The progressive site ThinkProgress shut down on Friday in yet another sign of how much the news media landscape has changed in the past decade.
The development was not much of a surprise to current or former employees. In July, the Center for American Progress, the progressive think tank behind the editorial venture, put the site up for sale.
In a statement on Friday, the think tank blamed the lack of a buyer on its decision to close the site. The shutdown, which led to the layoffs of a dozen remaining staff members, was first reported by The Daily Beast.
“We are very sad to announce that after more than two months of searching, we have been unable to identify a new publisher for ThinkProgress, and we are left with no choice but to close ThinkProgress as an independent enterprise focused on original reporting,” the statement said.
Judd Legum, the founder of the site who left in July 2018, said he would not have expected anyone to have come forward to buy it. “It wasn’t built to be a profit center,” he said in a phone interview.
Luke Barnes, who was a reporter at the site since August 2017, said he knew this moment would come sooner or later.
Amid packing up his possessions at the site’s office in Washington, he said that he was proud of his work but that the closing was “a relief in some ways.”
“Things have been kind of dragging on for quite some time,” he said.
ThinkProgress was founded in 2005 and had emerged from a newsletter that Mr. Legum was writing for the progressive think tank.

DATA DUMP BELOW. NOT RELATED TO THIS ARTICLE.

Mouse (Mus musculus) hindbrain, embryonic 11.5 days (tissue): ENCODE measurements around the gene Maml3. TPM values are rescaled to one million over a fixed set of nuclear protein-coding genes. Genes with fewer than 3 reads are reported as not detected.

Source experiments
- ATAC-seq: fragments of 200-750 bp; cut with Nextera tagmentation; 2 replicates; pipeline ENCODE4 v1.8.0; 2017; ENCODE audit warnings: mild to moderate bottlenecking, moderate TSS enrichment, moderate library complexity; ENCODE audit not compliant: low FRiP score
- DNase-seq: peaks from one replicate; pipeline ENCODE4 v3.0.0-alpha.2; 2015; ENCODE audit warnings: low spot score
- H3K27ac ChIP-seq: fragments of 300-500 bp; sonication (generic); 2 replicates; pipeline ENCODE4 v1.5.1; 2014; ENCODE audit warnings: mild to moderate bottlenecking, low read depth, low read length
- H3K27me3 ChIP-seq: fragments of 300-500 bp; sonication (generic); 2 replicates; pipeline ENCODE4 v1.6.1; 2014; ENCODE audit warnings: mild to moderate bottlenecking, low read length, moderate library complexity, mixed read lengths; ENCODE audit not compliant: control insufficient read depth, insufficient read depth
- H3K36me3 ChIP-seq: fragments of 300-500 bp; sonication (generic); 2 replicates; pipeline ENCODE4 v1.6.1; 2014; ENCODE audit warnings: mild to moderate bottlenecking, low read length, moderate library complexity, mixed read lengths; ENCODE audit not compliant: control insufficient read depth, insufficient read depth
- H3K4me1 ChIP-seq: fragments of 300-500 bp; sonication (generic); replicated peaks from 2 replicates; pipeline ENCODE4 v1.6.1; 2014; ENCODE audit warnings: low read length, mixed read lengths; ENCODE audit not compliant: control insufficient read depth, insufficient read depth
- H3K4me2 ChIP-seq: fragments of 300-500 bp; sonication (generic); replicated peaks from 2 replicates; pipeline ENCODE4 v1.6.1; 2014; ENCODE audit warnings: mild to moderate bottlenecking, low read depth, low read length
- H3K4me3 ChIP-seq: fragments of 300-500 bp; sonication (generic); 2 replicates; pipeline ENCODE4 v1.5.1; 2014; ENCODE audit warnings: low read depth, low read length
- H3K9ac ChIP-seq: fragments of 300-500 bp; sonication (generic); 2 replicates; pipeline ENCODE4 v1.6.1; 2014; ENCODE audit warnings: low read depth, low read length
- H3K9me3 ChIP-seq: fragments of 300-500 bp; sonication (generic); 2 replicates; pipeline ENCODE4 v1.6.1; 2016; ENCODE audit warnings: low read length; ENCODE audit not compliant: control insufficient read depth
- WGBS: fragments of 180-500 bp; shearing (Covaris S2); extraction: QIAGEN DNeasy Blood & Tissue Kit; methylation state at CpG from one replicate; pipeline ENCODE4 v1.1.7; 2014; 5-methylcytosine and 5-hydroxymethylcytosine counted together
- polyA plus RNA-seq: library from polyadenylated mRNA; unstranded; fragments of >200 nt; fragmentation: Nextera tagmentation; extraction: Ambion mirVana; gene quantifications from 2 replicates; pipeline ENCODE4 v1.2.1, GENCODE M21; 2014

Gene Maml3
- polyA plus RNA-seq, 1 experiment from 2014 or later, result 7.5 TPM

“It basically just spun out of my interests in the emerging blogosphere,” he said in 2018, when he left the site to start a newsletter that allowed him to write more and manage less.
ThinkProgress became known as a reliable critic of the George W. Bush administration. With the emergence of social media, the site’s pointed progressive reporting soared and the staff grew.
Highlights for Mr. Legum include a piece on the Kuwait embassy’s decision to move its scheduled annual celebration to the Trump Hotel after the 2016 election and a 2017 investigation into the connection between white nationalism and wealthy institutions. The list of alumni includes a number of prominent writers and Faiz Shakir, who is now Bernie Sanders’s campaign manager.
Matthew Yglesias, another alumnus, was critical of the decision by the Center for American Progress to pull funding from the site.
“‘I want you to do accurate, well-reported, well-written stories about Republican Party politicians doing bad things’ would be a perfectly reasonable thing to spend money on,” he wrote Friday on Twitter in response to a thread about Democratic donors’ lack of commitment to the independent but left-leaning news media.
Like most news media outlets from that era, the site struggled to stay ahead as social media algorithms and industry trends evolved. By March 2017, Facebook was no longer the driver of traffic for the site as it had been a year earlier.
The site will live on, without any journalists, as a place for academic writing. ClimateProgress, a section of the site that started as a separate blog, will continue under the guidance of its founder, according to the statement.
On Friday, the ThinkProgress Twitter account did not mention its impending closing and instead posted links to articles from Thursday.